If the words “happy” and “work” are put together, the phrase is likely to be perceived as an oxymoron to many people, who believe that it is near impossible to find happiness in the workplace.
These people see their jobs as merely a financial means to an end. They lament about the drudgery of everyday work life — the “slow death” that saps their energy from day to day.
If this state of affairs is the experience of many others, it is indeed a grim picture of working life, especially since most of us spend the bulk of our time (eight to 10 hours a day, five days a week) in the office.
In 2011, a multinational survey of 14 countries ranked Singapore’s employees as the least happy. Some 42 per cent of those who were surveyed indicated that they were dissatisfied or more than dissatisfied with their jobs. With a rapidly changing business environment, it seems many people are struggling to keep pace with job demands.
So can we be happy at work? The answer is an unequivocal yes. Here’s how to get there:
In the flow
For years, human resource professionals have introduced various ways of increasing the engagement levels of their organisations’ employees, to improve their productivity in the face of global change. But what exactly is employee engagement?
University of Chicago psychologist Mihalyi Csikzentmihalyi, who has studied the psychology of engaged workers at all levels, found that they create a hyperfocused state of mind. He calls it “flow”.
People in flow are exhilarated and are remarkably unstressed even when doing challenging work. They lose themselves in a task they love and feel “out of time”. Their brains work efficiently and precisely. Interestingly, Csikzentmihalyi discovered that people are much more likely to be in flow while working than while involved in leisure activities.
One way that organisations can engage their employees better is to ensure that an employee’s key performance indicators are clearly defined, because flow occurs most often when tasks are tightly aligned with the person’s goals.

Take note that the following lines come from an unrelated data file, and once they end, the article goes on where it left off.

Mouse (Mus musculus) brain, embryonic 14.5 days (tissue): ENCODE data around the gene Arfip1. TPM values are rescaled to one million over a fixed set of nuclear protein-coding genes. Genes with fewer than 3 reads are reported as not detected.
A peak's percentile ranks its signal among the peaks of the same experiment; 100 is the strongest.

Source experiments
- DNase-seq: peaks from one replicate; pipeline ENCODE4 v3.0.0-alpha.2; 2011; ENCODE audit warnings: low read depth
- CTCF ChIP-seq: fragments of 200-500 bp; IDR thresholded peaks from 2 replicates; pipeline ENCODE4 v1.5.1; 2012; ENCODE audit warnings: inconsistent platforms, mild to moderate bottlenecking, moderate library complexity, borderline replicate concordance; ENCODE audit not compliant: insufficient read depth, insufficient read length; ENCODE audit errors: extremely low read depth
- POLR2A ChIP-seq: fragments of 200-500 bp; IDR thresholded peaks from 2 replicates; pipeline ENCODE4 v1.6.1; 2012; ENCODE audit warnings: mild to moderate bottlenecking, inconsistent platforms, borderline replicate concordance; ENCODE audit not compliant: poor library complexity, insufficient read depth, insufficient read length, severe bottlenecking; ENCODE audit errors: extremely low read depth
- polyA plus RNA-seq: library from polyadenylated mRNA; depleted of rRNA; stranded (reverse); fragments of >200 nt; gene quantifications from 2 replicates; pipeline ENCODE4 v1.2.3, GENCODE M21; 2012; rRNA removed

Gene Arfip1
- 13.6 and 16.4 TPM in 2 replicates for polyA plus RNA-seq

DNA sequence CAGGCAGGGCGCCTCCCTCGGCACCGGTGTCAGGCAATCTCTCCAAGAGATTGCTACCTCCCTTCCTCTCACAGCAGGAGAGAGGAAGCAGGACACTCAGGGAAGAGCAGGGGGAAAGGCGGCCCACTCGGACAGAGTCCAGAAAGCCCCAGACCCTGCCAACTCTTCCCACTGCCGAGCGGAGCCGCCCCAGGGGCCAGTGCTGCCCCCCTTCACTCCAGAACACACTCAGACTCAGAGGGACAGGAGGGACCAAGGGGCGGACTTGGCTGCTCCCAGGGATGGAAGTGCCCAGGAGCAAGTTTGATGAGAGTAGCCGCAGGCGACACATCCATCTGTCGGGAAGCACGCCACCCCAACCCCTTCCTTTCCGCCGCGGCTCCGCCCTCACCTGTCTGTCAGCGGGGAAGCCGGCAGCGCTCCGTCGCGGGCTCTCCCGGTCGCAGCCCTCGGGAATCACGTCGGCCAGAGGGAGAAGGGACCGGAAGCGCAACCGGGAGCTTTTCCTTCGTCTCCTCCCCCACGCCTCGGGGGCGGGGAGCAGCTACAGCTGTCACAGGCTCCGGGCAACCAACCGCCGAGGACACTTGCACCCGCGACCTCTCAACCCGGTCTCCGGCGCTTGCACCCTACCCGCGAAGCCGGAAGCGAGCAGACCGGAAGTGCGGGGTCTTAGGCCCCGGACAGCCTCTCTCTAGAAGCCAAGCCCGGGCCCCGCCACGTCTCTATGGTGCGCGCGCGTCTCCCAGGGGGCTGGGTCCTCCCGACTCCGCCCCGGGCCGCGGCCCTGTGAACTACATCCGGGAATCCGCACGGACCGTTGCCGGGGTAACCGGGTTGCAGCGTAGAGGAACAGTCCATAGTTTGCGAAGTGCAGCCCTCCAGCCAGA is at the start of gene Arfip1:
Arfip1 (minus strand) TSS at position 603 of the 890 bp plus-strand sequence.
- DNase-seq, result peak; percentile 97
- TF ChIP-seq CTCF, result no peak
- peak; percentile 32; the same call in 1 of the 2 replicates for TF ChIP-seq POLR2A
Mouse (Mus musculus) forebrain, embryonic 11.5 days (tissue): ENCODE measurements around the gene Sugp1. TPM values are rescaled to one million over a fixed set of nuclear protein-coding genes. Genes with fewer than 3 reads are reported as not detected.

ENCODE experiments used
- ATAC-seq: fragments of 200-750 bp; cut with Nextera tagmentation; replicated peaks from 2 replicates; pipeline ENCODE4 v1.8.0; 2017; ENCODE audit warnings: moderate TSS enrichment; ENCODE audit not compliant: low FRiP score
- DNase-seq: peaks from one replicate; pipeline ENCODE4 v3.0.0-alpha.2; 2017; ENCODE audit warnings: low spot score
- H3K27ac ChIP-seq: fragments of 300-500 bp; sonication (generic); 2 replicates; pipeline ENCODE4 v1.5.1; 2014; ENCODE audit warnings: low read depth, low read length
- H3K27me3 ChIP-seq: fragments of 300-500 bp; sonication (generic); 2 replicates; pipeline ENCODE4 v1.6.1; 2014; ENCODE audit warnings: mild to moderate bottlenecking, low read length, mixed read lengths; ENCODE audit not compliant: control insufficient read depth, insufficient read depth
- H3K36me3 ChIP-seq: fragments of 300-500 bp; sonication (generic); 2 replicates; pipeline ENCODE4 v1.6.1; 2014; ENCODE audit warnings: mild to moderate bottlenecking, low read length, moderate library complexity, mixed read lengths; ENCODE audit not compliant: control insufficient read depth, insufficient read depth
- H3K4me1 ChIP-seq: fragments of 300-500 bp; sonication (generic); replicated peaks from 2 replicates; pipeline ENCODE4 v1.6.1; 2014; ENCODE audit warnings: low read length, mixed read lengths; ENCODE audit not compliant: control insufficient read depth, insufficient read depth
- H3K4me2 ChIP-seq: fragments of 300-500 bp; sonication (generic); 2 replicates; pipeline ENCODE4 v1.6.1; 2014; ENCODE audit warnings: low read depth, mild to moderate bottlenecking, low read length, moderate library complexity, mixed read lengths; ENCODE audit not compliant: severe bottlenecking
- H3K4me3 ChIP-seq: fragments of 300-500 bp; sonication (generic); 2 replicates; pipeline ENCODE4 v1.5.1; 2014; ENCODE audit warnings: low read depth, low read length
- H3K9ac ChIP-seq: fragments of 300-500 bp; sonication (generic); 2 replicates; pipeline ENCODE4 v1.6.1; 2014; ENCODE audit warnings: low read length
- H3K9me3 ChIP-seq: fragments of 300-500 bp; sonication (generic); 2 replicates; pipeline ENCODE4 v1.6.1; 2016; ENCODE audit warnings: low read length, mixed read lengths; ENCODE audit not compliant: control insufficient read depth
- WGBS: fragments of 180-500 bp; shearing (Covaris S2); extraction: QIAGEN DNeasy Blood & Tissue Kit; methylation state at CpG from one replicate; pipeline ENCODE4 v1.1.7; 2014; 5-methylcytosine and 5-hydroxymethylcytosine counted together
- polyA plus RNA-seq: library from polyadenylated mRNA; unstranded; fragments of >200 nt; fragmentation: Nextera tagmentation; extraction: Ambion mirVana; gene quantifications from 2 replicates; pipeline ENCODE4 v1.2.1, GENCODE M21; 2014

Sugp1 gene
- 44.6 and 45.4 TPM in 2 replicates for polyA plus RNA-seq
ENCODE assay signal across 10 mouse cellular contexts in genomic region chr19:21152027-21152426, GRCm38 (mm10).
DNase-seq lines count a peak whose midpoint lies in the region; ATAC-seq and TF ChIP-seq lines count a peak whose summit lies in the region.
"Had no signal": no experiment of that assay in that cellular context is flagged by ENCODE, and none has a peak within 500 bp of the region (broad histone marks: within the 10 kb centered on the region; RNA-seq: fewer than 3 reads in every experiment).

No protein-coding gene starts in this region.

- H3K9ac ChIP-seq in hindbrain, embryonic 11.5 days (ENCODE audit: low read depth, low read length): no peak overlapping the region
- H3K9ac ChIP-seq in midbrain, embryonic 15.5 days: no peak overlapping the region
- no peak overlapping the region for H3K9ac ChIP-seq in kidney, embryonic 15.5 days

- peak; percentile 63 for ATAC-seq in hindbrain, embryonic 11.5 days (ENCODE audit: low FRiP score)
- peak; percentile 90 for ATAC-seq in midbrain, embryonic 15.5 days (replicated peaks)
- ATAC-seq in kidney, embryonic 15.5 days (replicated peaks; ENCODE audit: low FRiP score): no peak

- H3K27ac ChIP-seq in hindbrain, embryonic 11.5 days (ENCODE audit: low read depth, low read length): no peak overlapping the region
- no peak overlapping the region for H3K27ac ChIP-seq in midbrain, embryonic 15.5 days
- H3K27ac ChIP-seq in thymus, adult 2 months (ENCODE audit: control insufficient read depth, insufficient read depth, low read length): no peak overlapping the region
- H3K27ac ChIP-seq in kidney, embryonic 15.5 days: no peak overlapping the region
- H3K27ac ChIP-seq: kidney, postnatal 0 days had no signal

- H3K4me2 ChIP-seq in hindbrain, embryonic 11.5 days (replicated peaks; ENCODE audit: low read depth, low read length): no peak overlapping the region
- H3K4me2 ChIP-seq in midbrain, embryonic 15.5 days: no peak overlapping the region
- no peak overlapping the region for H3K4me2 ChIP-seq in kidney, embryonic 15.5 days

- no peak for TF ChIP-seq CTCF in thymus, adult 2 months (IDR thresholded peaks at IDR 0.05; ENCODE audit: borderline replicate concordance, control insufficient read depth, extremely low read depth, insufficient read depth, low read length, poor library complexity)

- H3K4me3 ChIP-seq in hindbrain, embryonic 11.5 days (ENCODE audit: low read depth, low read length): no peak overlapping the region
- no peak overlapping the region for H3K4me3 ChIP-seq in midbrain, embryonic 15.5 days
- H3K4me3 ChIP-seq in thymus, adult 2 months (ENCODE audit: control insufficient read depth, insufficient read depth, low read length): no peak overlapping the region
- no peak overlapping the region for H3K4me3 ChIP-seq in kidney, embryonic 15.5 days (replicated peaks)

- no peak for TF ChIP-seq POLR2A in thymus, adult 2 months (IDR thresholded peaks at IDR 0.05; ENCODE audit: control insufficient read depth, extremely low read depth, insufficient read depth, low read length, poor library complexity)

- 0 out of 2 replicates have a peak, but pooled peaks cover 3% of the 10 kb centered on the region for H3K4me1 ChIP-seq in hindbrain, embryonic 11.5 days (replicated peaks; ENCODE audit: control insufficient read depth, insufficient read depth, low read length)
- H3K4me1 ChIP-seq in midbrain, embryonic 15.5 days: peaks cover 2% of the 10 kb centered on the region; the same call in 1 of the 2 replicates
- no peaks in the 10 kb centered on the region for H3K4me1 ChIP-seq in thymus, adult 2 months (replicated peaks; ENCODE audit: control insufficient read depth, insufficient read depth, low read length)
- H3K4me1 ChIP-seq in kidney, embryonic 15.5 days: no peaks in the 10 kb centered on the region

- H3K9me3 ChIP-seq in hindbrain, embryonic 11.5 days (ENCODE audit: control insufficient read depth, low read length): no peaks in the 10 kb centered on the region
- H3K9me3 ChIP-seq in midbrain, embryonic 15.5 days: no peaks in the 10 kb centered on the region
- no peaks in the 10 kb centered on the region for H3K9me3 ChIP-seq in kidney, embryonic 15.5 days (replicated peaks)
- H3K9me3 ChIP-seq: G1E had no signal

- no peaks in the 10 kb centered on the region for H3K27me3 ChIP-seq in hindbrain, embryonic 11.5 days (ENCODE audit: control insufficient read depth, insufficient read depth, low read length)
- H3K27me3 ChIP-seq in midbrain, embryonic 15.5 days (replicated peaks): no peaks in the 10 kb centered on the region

This allows the individual to be better engaged in his or her work. Also, a work station with minimal distractions encourages flow. From simple actions like switching phones to silent mode to temporarily removing any IM notifications, flow levels can be heightened.
Sometimes, losing yourself in a project, especially one that you are passionate about, lets you to enjoy your work more. Employees must be encouraged to practise such behaviours.
Reframe your perspectives
Is work good or bad? Essentially, this is ultimately a choice. Many of us choose to adopt a negative perspective of work simply because it is often easier to do so. Reframing is essentially a technique that allows us to adopt different ways or perspectives of looking at the same thing or situation.
If you have trouble reframing the meaning of work, you may wish to apply a simple theory known as the Pain-Pleasure Principle. In going about our daily life, we attribute either a “pain” or “pleasure” meaning to an activity. There are always occasions where we are intrinsically motivated to perform a task or when we could do it out of fear.
If we take work as an example, many would probably label it as “pain”, where the motivation to complete our tasks is generally extrinsic. For example, communicating with a difficult customer is an undesired chore that you perform simply because it is part of your job. If you don’t, the customer might complain to your supervisor and you will get into trouble.
But perhaps you really enjoy marketing your company’s products. If you can focus on the parts of your job that you enjoy, and reframe the unpleasant aspects as opportunities for professional growth, this might be the way to achieve workplace happiness.
Exercise your body
It is a well-known fact that health and happiness are fundamentally linked. When you exercise, your brain releases “feel-good” chemicals like dopamine, serotonin and adrenaline and endorphins. These neurotransmitters combine to improve your moods and emotions.
Even a 30-minute workout at the gym or a brisk daily walk stimulates these chemicals and makes you feel happier. Organisations can contribute to the physical and psychological wellbeing of their employees by encouraging them to be more active. A large computer company, for example, has over 30 fitness centres in 12 countries and regularly promotes a healthy lifestyle to its employees.
Apparently, happiness can also influence our health. Years ago, in a groundbreaking finding, Carnegie Mellon University psychology professor Sheldon Cohen discovered that people who are happy, lively, calm or exhibit other positive emotions are less likely to become ill when they are exposed to a cold virus than those who report few of these emotions. Hence, in this positive cycle of health and happiness, both organisations and employees benefit.
Happiness at work need not be a myth. But for it to become a reality, both organisations and employees must understand the benefits that this notion brings and work towards it.
If both parties can see each other as equal stakeholders for mutual gain, job dissatisfaction will be a thing of the past and productivity will increase. Then perhaps, being happy at work may no longer be a pipe dream.
Article by Andy Pan, Director of Training at Right Impact Training. For more information, visit www.right-impact.com or e-mail firstname.lastname@example.org